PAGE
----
The CS 6120 Course Blog

LLVM JIT Compiler for Bril

by Shaojie Xiang & Yi-Hsiang Lai & Yuan Zhou

Bril is a concise intermediate representation language, which is powerful enough to describe most common arithmetic operations (e.g., add, mul, div, and other control flow instructions). In this project, we aim to extend the reachability of Bril IR to different backend devices by compiling Bril programs to LLVM IR. We execute the generated LLVM IR via LLVM execution engine to verify its functional correctness. Finally, we compare the runtime between LLVM JIT compilation and Bril interpreter.


To compile a Bril program into LLVM IR, we first take the program in JSON format and have it analyzed by our compiler. The overall workflow is similar to what we do for data flow analysis in class. One thing to notice here is that, during the class, we have not mentioned static single assignment (SSA), wihch is an IR property requiring each variable to be assigned exactly once. Multiple assignments to same variable create new versions for that variable. SSA is essential when we have multiple assignments to a single variable. Namely, we need to create phi nodes in cases where we have branches. However, Bril is not an SSA-form IR where multiple assignments overwrite the variable without creating new identifiers. To compile the Bril IR into SSA-form LLVM IR, we make each assignment a unique memory store. Similarly, each variable read becomes a memory load.

  1. Create a basic block mapping: Given the Bril IR in JSON representation, we create empty LLVM basic blocks according to block labels. Meanwhile, we maintain a mapping between label strings and LLVM basic block pointers. We also create a flag to mark whether a basic block is used or not.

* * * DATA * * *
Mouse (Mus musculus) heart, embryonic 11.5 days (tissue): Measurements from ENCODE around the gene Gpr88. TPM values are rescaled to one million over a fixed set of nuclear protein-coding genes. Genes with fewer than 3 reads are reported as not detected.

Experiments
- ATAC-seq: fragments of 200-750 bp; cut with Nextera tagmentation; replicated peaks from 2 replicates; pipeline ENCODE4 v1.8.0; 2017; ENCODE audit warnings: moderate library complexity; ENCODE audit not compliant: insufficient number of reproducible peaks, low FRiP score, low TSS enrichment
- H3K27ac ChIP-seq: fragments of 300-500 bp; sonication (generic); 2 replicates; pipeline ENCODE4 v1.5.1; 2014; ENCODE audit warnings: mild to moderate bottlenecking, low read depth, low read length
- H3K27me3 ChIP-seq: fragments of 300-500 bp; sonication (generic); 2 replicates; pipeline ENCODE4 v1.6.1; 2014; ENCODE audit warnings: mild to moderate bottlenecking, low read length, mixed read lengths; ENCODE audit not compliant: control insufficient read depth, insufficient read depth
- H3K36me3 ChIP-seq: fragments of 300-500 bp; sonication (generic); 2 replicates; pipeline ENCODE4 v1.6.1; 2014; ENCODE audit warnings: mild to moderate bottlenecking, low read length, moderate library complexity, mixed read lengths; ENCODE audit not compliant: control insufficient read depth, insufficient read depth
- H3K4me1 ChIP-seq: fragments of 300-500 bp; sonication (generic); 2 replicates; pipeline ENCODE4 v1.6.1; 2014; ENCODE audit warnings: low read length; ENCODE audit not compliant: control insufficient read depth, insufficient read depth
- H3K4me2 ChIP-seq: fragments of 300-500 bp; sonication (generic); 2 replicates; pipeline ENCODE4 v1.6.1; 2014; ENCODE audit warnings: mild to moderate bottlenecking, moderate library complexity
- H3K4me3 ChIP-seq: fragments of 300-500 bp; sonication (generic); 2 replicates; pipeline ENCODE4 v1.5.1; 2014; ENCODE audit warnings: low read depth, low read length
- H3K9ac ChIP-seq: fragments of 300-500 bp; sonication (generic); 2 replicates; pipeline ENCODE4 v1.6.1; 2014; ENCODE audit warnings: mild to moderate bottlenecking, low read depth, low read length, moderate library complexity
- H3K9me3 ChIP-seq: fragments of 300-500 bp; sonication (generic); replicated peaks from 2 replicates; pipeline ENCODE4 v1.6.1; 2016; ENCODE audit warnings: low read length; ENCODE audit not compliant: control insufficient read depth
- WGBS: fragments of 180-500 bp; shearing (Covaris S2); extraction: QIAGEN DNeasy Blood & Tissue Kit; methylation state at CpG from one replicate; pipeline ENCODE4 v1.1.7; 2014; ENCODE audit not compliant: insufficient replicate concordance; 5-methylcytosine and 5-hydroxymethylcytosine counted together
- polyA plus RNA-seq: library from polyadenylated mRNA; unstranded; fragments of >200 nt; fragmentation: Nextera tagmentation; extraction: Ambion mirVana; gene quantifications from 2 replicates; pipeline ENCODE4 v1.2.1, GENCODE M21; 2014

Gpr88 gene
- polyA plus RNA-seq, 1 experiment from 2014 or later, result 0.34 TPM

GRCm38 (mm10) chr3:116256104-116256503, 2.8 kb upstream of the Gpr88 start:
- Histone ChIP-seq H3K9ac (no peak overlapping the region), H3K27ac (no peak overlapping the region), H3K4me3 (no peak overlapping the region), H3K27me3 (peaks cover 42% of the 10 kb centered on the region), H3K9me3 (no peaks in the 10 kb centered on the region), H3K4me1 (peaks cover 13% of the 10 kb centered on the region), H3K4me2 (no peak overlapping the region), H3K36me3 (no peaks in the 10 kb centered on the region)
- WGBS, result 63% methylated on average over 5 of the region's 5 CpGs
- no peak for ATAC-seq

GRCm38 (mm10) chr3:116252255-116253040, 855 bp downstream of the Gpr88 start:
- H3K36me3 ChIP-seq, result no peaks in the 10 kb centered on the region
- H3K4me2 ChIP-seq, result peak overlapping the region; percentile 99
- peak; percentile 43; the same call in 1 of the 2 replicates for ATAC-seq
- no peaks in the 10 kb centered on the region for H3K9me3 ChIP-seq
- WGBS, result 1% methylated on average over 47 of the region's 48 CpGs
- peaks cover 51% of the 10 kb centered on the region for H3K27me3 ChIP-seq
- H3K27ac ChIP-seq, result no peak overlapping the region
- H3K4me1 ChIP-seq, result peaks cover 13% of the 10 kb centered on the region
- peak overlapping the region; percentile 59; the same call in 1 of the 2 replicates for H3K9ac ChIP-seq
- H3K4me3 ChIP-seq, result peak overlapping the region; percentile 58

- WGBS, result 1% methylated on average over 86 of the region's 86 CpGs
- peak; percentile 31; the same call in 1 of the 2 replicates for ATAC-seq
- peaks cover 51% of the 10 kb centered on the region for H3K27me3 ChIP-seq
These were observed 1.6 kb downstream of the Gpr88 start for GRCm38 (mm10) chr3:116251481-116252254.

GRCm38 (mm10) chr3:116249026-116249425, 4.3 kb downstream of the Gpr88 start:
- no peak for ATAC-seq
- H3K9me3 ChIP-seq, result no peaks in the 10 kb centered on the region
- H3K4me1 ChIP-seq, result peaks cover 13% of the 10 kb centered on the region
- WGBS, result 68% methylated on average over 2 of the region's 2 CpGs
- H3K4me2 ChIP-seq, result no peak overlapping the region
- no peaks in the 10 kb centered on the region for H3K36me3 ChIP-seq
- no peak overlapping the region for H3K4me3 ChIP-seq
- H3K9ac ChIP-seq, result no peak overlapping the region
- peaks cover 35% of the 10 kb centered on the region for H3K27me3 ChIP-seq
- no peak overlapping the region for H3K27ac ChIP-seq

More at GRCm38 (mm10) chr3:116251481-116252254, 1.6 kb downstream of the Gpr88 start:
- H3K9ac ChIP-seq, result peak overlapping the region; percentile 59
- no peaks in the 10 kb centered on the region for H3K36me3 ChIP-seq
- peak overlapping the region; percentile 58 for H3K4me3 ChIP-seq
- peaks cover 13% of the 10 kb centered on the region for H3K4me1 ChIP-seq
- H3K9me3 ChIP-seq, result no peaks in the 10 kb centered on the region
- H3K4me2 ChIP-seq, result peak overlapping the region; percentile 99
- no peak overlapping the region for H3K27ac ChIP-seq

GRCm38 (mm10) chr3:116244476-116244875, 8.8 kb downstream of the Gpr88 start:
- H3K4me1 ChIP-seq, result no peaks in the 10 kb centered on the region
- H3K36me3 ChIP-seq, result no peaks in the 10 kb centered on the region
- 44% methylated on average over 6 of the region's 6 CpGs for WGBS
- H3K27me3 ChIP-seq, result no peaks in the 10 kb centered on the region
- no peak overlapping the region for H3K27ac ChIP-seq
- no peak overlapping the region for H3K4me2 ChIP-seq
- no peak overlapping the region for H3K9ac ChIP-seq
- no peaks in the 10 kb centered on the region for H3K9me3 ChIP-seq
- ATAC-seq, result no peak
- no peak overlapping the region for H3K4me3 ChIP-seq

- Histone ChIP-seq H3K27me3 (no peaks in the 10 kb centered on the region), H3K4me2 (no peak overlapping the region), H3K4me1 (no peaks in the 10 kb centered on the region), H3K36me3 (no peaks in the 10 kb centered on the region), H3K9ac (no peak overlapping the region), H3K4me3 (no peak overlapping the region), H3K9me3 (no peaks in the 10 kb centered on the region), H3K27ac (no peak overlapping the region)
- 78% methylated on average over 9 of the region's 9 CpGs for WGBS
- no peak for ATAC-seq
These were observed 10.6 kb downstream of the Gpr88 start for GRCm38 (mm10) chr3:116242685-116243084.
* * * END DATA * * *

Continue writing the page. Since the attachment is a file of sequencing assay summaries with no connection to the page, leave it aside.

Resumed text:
2. Insert instructions into blocks: We traverse the empty basic blocks and insert instructions into them. Each basic block should end with a valid terminator (i.e., jmp, br, or ret). The insertion process will terminate after encountering the first terminator. All following instructions under the same label will be ignored since this code is dead and will not be executed in any condition.
  br cond b1 b2
  # inst n ignored
  n: int = mul a b;  
  m: int = const 5;
  print v;
  jmp end;    
  1. Dump LLVM code and run through JIT compilation: We allow the users to dump the generated LLVM IR for easy inspection. After that, we compile the code with LLVM execution engine and verify the outputs by comparing the results produced by Bril interpreter.

Implementation details

In this section, we briefly describe the implementation details for each step in LLVM code generation process. To get a global idea of how different components are linked and executed in the program, we need a data structure recording basic blocks and the actual values each instruction takes. Here is a list of the data structure we create. Basically, we categorize them into two classes: one is for block level and the other for instruction level.

using BasicBlockFlag_T = pair<llvm::BasicBlock, bool>;
using BasicBlockMap_T = map<string, BasicBlockFlag_T>;
using VarToVal_T = map<string, llvm::Value>;

The BasicBlockFlag_T is used to track whether a block has been visited or not. We will remove the unused basic blocks when traversing the whole program. Following is a simple example of removing redundant basic blocks.

cond bool: lt a b;
br cond b1 b3
  jmp end;
  jmp end;
  jmp end;

The b2 branch will not be reached in any condition. During the instruction insertion process, the block labeled b2 will not be marked and thus we know that it is redundant. This basic optimization helps reduce the executable size.